Lighting a charcoal fire is something that many inexperienced at the art of barbecuing find difficult. Even experienced barbecue enthusiasts sometimes find it a chore. And I know from experience: I’m one of them.
There are of course BBQ quick-light bags with briquettes already doused with lighter fluid. Some of these bags are available at a discount in special offers. If you put a couple of these 2 kg bags side by side and light them both, they can provide enough heat for a large charcoal grill. They promise that all you need do is light the corner of the bag and leave it , without needing to fan the flames. These quick-light bags do work, but are they the best deal? In reality, the right ventilation and air flow can still affect how quickly they work.
Some people use fire starter liquid which burns for a while and then seems to stop, unless you fan the flames vigorously. When the flames appear to subside, there is a temptation to spray more firelighter liquid onto them. But this is dangerous. It can flare up into a flame that burns your face or catches your clothes. If you use gasoline (petrol) it can be even more dangerous to add more once the charcoal is lit.
Fire lighter solids are an alternative, but they also tend to fizzle out and it is always a problem putting them in the right position. Under the charcoal? In the middle? Wherever you put them, it never seems to be quite right.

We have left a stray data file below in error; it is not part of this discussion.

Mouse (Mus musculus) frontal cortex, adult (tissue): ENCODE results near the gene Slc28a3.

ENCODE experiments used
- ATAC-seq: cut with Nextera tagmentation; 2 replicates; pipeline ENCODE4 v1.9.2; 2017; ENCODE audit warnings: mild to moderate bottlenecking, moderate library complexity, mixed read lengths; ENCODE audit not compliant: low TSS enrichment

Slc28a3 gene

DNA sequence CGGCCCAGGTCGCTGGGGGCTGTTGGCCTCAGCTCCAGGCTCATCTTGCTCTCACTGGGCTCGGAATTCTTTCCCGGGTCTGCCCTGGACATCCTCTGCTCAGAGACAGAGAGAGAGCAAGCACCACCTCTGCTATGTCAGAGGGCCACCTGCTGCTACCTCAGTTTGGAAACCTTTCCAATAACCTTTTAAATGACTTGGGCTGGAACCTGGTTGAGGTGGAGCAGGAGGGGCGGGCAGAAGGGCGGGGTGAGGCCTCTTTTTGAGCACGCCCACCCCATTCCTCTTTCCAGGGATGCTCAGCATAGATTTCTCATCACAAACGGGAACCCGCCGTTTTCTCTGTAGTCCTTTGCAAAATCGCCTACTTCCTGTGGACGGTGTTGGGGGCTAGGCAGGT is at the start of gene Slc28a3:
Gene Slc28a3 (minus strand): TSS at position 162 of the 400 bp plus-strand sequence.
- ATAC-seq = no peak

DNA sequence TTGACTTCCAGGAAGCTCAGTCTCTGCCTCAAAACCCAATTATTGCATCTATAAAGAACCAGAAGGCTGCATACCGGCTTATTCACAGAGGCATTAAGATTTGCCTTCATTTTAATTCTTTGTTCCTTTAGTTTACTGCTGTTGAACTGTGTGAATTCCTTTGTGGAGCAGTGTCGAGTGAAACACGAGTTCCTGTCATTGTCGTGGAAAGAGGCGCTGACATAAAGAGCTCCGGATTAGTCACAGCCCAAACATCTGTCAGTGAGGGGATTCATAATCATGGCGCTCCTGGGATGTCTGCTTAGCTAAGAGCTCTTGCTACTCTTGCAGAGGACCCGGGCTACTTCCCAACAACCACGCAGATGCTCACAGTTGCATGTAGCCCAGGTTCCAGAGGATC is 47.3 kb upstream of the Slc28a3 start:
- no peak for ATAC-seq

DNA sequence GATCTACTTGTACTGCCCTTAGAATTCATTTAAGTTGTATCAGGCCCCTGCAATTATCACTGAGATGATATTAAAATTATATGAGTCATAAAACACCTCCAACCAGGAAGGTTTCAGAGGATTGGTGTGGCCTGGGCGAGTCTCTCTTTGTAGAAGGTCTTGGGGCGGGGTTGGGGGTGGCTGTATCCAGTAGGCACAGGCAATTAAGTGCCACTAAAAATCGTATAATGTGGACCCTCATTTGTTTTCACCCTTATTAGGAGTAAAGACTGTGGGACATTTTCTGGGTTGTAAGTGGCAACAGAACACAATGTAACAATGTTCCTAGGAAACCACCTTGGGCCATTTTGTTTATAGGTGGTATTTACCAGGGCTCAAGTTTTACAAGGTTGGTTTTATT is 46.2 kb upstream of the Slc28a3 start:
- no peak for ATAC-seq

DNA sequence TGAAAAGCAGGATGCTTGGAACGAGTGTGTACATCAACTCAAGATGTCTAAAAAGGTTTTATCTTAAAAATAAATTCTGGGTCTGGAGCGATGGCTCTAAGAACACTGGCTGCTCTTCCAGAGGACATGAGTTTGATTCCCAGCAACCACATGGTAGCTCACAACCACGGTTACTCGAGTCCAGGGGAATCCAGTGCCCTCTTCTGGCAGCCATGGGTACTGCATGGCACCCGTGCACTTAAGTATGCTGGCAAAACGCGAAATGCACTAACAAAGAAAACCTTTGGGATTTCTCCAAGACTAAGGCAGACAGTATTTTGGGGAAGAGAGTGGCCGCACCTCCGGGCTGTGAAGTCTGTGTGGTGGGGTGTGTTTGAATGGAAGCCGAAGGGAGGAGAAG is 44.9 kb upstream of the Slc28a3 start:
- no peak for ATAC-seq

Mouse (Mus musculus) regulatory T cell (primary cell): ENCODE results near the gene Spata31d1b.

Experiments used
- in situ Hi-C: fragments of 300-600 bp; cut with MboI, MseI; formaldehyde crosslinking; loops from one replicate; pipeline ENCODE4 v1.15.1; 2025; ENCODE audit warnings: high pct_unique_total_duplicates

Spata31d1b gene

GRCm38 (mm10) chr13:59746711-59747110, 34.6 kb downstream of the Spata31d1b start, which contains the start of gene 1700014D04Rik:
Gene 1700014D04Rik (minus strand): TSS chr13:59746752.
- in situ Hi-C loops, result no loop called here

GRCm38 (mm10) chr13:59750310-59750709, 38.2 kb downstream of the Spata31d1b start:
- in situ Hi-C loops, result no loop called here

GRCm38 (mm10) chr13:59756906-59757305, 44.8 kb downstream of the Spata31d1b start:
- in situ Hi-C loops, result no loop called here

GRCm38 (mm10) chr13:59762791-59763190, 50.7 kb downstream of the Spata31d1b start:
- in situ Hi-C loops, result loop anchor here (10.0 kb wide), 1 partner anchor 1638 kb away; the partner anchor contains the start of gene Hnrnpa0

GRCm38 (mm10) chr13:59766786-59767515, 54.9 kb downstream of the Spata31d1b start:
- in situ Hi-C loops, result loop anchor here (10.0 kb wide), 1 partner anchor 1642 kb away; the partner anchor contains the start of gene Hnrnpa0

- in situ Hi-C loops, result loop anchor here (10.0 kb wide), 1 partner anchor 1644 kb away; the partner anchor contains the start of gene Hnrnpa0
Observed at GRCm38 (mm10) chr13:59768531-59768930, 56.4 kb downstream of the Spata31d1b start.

Another problem is that because fire lighter liquid and solid are slow burning, there is always the concern that even if they appear to have burnt out, they will still be burning with the charcoal once you are ready to put the food on. And nobody wants to risk eating these chemicals - let alone feeding them to their kids!
Others try to use old newspaper or torn-up junk make as kindling, only to see it blow away in the wind, or even just in the updraft of the heat generated by the flames. You end up finding yourself stamping out burning bits of paper before they set fire to the backyard or garden.
But there are ways of starting a fire that don’t make you lose your will to live. I will tell you a couple of them here.
This is probably the easiest way to start a charcoal fire. A chimney starter is essentially a pot with air holes into which you place the charcoal and kindling. You get the charcoal red hot and glowing in the chimney starter and then transfer it to the grill or BBQ. They have insulated handles so you can hold them without burning.
If you do regular barbecues or use your charcoal grill a lot, they are well worthwhile. They are not expensive and you should treat them as just another essential BBQ tool.
The reason they are particularly useful is that not only do they get the fire started and the charcoals hot pretty quickly, they also ensure that all the charcoal glowing evenly. You don’t get any of those cold spots, where the charcoal didn’t catch the flame.
You use a chimney starter like this:
1. Crunch up some piece of paper. (Newspaper is ideal, but you can also use junk mail, just as long as it is non-glossy.) Don’t squash it tightly, just in a loose ball with some air in between. It needs that air to burn. Use at least two pieces. Three or four are better. This is your kindling.
2. On top of the paper, pour in your charcoal. This can be lump wood, briquettes, wood chips or a mixture. (If you want to avoid chemicals, don’t use briquettes.) Make sure you put in enough charcoal so that when it is poured out and spread over the grill, the whole grill surface will be covered. Nothing could be worse than finding that some of the sides or corners are left empty. In practice, you may as well just fill the chimney to the brim.
3. Inserting a lighted match or taper, set the paper on fire in several places.